But the data also indicated a drop in the number of students from China, the country that for years sent the most students to the United States.
The “2022 Open Doors Report on International Educational Exchange” was released Monday by the Institute for International Education and the State Department’s Bureau of Educational and Cultural Affairs. The survey looked at both enrolled students and those taking elective practical training — temporary work related to their academic field — at some 3,000 colleges and universities in the United States.
A separate, much smaller survey of more than 600 schools this fall offered a more recent snapshot of the data, revealing a further 9% increase in international student enrollment.
Figures are closely watched for the cultural and economic impact of these exchanges; international students are changing the educational experience of American students who study with them. And, according to the Commerce Department, they contributed $32 billion to the US economy in 2021.
In more than a century of data, Allan E. Goodman, CEO of the Institute of International Education (IIE) said, they have seen that international trade occurs even during pandemics and grows rapidly thereafter.
The increase was welcomed by Lee Satterfield, assistant secretary of state for educational and cultural affairs. “We are thrilled to see the number of international students increase and to see the United States maintain its global leadership as the top destination of choice for international students,” Satterfield said in a statement.
Satterfield said welcoming international students to US campuses “is central to people-to-people diplomacy and a fundamental part of our US foreign policy strategy to attract top talent to the United States.”
More than half of all international students last year were from China or India. China sent the most – nearly a third of the total – but numbers were down nearly 9% from the 2020-21 academic year.
At the same time, the number of Indian students increased by almost 19%, to nearly 200,000.
Before 2020, the number of Chinese students had increased since the 2009-2010 academic year, said Mirka Martel, head of research, assessment and learning at IIE. She said the pandemic and its impact on travel is likely one of the main reasons why Chinese students have been unable to travel to the United States or have chosen to postpone their studies.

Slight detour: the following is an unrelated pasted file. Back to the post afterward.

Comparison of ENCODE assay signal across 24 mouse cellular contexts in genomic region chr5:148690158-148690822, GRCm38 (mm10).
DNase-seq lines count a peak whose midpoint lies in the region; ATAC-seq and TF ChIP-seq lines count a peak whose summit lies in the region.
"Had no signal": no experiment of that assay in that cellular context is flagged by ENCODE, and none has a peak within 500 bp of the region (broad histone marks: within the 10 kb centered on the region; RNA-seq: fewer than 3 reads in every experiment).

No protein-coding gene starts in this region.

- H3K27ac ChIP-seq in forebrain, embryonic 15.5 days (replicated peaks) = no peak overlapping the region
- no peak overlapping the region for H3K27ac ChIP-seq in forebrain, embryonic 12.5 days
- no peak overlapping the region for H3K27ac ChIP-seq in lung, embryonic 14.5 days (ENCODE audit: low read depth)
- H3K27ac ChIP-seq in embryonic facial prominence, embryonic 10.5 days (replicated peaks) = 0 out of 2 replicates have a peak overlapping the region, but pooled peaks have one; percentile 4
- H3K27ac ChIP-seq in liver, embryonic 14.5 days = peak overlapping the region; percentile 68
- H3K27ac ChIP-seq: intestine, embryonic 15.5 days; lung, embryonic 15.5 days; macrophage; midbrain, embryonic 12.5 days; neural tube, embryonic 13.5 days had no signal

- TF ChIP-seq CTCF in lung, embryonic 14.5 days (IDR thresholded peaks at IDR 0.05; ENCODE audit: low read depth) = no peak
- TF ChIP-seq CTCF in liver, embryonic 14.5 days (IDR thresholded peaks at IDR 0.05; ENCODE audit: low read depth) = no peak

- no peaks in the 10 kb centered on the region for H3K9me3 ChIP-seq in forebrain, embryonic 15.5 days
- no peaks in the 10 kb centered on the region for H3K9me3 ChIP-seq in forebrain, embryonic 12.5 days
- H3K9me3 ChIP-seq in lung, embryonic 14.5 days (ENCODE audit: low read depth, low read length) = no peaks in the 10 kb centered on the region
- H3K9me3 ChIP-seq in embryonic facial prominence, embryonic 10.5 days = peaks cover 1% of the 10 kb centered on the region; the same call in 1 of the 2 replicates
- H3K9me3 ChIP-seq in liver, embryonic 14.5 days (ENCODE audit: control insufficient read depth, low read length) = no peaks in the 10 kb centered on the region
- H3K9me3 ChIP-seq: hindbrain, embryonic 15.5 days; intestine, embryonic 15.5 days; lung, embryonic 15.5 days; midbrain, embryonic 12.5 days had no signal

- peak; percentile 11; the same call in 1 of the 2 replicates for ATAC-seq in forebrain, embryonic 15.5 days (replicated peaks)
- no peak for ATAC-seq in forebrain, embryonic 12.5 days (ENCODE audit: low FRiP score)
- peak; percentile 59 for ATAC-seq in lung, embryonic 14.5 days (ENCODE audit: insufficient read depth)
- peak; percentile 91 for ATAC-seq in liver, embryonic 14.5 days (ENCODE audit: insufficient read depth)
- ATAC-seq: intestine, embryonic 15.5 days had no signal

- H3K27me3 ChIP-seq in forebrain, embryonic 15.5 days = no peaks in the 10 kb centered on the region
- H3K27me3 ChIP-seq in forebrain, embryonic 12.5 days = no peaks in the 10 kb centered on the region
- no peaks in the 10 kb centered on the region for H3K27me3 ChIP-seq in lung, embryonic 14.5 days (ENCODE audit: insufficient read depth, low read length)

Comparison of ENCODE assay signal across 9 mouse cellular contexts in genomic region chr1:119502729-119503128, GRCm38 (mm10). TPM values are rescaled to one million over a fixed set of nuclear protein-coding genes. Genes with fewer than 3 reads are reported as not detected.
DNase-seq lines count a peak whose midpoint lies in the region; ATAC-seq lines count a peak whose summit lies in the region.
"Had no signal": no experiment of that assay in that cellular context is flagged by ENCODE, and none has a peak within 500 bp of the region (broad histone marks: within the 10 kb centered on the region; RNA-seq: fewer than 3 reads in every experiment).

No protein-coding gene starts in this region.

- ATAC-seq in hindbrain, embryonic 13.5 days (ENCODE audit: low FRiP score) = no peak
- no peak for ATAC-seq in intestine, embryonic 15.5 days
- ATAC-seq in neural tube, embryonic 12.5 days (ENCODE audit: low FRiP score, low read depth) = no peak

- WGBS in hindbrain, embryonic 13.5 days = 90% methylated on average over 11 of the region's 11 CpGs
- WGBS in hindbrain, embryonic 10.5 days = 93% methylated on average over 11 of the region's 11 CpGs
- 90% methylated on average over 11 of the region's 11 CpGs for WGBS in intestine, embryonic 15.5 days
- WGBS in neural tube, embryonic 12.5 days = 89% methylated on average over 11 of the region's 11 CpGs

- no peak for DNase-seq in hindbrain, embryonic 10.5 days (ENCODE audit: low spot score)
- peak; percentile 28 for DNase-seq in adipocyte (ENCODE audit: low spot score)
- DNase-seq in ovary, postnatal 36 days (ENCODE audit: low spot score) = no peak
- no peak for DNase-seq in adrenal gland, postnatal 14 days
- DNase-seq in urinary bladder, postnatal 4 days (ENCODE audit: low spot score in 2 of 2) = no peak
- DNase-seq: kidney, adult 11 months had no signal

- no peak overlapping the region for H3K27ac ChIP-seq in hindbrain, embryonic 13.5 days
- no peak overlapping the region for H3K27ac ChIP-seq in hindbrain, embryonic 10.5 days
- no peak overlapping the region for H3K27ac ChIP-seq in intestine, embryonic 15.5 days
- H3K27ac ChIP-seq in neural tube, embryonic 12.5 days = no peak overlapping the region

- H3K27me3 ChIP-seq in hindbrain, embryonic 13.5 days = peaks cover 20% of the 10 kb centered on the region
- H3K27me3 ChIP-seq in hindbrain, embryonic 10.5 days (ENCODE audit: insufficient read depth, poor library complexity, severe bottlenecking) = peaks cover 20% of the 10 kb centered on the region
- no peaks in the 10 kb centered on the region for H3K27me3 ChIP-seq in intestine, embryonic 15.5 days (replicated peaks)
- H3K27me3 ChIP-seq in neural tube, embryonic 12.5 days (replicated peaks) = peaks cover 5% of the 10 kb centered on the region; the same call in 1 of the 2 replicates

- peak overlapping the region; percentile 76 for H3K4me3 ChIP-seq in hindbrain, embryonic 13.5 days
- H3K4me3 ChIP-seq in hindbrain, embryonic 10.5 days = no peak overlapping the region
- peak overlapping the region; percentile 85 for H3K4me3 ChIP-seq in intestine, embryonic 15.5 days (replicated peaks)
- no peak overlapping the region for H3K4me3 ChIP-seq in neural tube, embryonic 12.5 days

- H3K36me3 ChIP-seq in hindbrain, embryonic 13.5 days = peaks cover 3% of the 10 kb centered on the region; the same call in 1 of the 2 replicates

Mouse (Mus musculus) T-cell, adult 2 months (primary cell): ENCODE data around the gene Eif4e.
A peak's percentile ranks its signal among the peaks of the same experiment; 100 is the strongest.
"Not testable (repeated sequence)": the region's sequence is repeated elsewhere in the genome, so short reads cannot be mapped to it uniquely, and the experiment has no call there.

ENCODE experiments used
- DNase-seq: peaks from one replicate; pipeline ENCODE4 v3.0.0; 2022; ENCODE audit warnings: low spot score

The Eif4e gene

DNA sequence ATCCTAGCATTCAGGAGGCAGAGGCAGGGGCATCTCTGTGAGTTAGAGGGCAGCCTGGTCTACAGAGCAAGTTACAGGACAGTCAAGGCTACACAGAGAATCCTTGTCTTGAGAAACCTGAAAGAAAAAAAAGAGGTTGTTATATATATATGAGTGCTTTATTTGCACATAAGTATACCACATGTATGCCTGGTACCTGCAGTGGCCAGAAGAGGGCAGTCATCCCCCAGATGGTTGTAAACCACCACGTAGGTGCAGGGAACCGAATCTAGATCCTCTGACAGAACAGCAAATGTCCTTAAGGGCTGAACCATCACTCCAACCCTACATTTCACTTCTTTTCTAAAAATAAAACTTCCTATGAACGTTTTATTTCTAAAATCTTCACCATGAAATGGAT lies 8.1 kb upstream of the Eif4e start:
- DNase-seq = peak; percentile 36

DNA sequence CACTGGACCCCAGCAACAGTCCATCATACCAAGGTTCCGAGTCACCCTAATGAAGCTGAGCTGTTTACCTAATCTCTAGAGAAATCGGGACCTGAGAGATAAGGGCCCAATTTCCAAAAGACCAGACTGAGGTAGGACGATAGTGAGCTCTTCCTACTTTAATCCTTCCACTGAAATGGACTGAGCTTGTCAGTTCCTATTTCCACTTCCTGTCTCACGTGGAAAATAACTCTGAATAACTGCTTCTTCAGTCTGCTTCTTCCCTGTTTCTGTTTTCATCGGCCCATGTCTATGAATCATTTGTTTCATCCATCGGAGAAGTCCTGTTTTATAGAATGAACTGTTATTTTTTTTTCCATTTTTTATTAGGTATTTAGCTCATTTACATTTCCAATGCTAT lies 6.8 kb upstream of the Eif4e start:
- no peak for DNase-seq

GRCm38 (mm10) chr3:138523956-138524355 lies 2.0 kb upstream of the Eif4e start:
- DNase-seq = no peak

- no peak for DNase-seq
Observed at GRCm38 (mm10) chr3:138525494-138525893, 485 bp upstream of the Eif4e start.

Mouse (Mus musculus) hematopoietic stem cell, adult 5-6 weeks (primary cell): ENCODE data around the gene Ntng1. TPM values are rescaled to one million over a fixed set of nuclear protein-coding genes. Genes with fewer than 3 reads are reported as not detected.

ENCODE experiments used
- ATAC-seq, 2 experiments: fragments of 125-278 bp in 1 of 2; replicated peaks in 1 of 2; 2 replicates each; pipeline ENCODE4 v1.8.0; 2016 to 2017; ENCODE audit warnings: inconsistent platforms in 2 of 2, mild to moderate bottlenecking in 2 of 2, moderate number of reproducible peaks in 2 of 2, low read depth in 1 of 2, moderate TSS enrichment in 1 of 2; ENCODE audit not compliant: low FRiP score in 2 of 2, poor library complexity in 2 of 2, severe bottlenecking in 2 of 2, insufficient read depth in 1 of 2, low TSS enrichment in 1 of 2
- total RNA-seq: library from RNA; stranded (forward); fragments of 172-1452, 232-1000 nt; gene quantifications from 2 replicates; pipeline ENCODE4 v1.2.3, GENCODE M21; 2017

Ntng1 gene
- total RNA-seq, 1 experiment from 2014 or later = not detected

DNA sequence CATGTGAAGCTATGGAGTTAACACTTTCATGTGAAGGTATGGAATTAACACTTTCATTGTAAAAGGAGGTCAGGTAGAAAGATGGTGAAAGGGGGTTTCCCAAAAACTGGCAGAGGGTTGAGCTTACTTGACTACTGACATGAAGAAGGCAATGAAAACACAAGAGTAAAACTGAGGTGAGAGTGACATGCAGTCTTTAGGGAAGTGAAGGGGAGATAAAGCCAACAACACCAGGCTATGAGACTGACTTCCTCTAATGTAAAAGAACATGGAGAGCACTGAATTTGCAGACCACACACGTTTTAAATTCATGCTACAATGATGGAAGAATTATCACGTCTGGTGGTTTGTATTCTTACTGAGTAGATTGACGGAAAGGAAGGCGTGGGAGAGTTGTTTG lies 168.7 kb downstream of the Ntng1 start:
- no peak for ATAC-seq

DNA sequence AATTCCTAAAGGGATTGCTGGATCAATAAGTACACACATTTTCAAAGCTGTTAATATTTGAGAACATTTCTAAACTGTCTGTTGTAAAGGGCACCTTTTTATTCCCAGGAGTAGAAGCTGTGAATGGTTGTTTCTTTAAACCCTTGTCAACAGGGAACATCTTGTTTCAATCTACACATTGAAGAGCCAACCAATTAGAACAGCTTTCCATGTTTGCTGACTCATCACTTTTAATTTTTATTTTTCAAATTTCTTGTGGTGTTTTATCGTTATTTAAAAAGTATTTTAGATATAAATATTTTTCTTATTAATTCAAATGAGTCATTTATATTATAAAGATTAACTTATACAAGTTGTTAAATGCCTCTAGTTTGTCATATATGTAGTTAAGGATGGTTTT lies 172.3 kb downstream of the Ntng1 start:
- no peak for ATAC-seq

As to whether geopolitics also influenced those numbers, Ethan Rosenzweig, deputy assistant secretary of the State Department’s Bureau of Educational and Cultural Affairs, said on a press call that the Biden administration has been very clear that Chinese students are welcome here. Rosenzweig said he looked forward to China opening its borders to allow American universities to recruit there again in person.
The data has been fairly consistent regardless of political connections or tensions, Goodman said. “Education operates in a different space. We expect this to continue when it comes to China.
Responding to a question about concerns about the difficulty for Chinese students to obtain student visas, Rob Batchelder, director general of visa services at the State Department’s Bureau of Consular Affairs, said the vast majority students wishing to study science, technology, engineering and mathematics fields in the United States can obtain a visa and travel here without delays or serious complications.
But the numbers are striking: in 2019-20, there were more than 370,000 Chinese students in the United States. Last year it was closer to 290,000.
Meanwhile, there have been dramatic increases in student enrollment from some Western European countries: almost 60% from Germany, over 41% from Spain and around 37% from France. Bangladesh, Pakistan, Colombia and Nigeria were also among the countries that also recorded double-digit percentage increases.